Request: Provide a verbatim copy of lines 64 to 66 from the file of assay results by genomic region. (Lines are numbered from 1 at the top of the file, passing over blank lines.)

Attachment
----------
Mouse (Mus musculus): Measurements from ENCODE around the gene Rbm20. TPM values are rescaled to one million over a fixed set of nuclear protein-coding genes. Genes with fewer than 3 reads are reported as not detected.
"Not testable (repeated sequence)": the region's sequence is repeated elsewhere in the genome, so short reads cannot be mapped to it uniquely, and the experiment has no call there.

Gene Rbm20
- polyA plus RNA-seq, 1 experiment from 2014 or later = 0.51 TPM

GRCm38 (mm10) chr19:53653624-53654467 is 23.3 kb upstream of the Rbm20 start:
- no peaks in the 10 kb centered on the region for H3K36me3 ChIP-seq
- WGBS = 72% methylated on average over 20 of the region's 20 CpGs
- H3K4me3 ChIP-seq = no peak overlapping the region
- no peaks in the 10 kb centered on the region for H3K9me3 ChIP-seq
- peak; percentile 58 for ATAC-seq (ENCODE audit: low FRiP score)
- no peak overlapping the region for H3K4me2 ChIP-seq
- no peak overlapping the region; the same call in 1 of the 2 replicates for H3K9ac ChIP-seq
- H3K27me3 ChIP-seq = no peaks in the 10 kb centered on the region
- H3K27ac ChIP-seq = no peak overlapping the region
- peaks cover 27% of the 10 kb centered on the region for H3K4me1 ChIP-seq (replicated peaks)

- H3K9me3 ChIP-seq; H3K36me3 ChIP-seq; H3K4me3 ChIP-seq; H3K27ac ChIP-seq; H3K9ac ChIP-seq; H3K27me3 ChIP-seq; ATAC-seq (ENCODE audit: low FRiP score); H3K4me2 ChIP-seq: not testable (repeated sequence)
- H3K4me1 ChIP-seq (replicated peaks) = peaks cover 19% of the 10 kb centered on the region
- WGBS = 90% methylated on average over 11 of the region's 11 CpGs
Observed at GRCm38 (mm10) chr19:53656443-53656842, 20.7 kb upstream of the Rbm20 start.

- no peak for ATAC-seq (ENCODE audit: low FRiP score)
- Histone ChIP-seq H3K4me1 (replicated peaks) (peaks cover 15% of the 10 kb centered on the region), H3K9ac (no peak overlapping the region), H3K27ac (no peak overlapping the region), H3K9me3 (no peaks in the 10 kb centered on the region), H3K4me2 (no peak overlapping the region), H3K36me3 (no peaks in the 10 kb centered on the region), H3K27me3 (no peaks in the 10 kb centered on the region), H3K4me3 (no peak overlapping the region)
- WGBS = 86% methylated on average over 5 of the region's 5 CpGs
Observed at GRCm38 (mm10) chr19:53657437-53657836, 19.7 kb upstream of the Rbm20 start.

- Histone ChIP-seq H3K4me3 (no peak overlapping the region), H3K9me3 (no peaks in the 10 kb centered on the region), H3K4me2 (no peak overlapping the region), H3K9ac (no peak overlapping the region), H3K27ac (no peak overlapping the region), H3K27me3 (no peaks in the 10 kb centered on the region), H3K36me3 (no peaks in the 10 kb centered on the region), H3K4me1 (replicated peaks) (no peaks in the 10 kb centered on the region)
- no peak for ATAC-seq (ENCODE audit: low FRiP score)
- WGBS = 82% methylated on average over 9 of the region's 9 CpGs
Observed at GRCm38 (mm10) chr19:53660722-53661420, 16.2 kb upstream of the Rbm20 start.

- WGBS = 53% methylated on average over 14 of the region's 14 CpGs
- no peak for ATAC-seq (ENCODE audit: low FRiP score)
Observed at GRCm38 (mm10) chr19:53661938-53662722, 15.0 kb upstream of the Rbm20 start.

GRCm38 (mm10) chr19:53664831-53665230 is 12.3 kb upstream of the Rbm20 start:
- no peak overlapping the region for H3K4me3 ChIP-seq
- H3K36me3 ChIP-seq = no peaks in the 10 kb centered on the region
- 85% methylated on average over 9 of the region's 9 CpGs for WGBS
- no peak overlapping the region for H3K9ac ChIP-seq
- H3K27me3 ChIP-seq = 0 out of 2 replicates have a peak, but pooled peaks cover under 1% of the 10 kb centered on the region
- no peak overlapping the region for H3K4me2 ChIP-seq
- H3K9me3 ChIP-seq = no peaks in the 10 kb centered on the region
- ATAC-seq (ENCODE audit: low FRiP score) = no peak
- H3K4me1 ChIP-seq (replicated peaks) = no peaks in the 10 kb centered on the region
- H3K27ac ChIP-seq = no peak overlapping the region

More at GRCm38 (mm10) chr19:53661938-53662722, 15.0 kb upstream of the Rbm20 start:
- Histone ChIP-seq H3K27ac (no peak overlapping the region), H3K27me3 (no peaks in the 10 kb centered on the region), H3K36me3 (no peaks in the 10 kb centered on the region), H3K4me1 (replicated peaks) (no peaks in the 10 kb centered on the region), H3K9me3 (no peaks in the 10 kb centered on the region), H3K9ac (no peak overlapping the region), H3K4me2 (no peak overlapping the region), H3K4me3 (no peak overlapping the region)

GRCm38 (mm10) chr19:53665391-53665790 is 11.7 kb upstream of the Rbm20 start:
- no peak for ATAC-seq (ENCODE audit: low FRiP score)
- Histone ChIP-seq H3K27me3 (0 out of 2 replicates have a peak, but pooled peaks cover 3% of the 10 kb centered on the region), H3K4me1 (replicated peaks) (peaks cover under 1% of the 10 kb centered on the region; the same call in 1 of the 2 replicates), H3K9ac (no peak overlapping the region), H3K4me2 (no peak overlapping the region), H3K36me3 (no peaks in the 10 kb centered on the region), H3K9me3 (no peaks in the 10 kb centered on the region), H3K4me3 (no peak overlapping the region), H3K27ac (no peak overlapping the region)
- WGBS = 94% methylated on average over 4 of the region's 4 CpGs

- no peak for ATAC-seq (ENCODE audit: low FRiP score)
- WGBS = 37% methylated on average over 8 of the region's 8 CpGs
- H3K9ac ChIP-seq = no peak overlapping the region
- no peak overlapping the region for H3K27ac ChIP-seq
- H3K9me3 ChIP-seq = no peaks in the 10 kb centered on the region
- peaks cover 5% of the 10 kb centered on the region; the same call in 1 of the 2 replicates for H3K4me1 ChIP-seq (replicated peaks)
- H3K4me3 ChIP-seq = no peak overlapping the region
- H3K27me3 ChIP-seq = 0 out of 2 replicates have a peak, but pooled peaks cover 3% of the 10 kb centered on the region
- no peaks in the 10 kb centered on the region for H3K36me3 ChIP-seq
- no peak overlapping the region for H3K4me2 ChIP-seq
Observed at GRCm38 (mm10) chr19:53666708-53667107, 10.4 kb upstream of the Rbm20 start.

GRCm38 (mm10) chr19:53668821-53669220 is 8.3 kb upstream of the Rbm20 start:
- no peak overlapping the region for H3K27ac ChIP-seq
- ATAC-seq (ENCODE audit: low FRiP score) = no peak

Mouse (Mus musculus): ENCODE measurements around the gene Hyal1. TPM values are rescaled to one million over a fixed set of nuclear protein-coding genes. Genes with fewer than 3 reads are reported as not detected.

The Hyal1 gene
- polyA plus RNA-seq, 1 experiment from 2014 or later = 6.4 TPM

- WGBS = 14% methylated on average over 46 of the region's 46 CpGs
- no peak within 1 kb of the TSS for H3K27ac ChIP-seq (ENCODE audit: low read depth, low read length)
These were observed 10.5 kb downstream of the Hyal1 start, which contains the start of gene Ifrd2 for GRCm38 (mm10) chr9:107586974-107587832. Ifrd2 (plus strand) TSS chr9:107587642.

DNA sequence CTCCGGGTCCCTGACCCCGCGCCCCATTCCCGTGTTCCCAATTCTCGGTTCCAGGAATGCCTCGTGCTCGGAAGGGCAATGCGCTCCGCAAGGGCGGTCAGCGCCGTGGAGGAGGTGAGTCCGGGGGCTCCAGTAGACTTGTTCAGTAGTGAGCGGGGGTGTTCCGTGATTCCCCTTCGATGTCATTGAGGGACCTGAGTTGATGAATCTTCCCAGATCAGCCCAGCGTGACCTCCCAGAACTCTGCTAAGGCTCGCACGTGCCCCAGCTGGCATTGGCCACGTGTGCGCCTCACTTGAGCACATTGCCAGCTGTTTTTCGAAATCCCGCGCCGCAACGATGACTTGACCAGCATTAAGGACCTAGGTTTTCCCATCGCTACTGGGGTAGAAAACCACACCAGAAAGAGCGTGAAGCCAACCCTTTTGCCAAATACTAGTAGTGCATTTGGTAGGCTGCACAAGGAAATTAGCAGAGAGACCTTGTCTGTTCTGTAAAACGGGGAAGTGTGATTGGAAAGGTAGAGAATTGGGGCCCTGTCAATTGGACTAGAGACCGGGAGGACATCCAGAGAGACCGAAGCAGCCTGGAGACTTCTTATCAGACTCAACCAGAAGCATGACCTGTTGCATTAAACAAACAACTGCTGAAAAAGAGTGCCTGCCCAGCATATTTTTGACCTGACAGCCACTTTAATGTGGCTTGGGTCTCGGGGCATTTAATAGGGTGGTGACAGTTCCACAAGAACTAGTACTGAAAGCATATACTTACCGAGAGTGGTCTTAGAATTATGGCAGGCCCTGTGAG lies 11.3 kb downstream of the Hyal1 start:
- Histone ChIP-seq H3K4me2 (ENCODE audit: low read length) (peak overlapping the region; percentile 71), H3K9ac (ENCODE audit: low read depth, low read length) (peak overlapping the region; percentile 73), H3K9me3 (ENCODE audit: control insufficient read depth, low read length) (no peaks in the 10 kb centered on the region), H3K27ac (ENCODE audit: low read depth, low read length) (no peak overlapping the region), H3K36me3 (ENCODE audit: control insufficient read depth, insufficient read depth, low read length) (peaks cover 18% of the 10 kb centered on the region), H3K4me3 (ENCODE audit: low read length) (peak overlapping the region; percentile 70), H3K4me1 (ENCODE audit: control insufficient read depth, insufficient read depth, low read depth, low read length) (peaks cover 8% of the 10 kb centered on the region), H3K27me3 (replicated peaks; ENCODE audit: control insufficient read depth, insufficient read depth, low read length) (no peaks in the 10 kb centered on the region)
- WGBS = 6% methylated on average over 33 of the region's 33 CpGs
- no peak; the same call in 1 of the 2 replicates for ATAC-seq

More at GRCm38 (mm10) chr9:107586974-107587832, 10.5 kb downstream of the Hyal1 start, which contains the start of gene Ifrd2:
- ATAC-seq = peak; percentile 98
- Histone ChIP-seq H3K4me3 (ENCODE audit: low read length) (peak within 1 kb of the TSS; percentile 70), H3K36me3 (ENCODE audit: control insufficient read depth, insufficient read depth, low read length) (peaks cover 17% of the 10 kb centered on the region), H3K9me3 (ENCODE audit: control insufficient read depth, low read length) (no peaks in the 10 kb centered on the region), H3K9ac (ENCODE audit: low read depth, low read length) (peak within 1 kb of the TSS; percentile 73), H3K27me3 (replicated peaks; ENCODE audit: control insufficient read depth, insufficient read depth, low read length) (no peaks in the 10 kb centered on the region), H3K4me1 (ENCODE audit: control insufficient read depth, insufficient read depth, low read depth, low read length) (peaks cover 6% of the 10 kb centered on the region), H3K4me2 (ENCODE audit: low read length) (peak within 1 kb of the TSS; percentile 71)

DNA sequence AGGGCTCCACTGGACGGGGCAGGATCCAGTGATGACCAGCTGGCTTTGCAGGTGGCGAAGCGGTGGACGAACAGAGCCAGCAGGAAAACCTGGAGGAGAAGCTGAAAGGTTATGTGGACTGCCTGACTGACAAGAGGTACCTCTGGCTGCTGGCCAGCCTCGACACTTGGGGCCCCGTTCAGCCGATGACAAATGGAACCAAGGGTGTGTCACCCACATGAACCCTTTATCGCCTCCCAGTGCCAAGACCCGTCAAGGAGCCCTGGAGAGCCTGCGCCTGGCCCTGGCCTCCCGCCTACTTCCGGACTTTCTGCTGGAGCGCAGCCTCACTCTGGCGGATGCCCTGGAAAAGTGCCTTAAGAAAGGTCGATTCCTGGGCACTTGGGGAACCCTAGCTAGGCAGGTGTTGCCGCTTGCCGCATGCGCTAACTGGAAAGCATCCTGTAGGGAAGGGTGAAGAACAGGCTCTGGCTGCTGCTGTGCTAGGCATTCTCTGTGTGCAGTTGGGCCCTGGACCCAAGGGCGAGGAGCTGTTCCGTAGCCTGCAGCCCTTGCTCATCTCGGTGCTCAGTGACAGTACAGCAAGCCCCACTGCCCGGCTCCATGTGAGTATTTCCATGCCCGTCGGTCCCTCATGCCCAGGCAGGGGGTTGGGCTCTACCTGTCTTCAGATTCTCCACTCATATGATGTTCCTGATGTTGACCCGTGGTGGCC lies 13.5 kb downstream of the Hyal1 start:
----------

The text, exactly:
- polyA plus RNA-seq, 1 experiment from 2014 or later = 6.4 TPM

- WGBS = 14% methylated on average over 46 of the region's 46 CpGs
- no peak within 1 kb of the TSS for H3K27ac ChIP-seq (ENCODE audit: low read depth, low read length)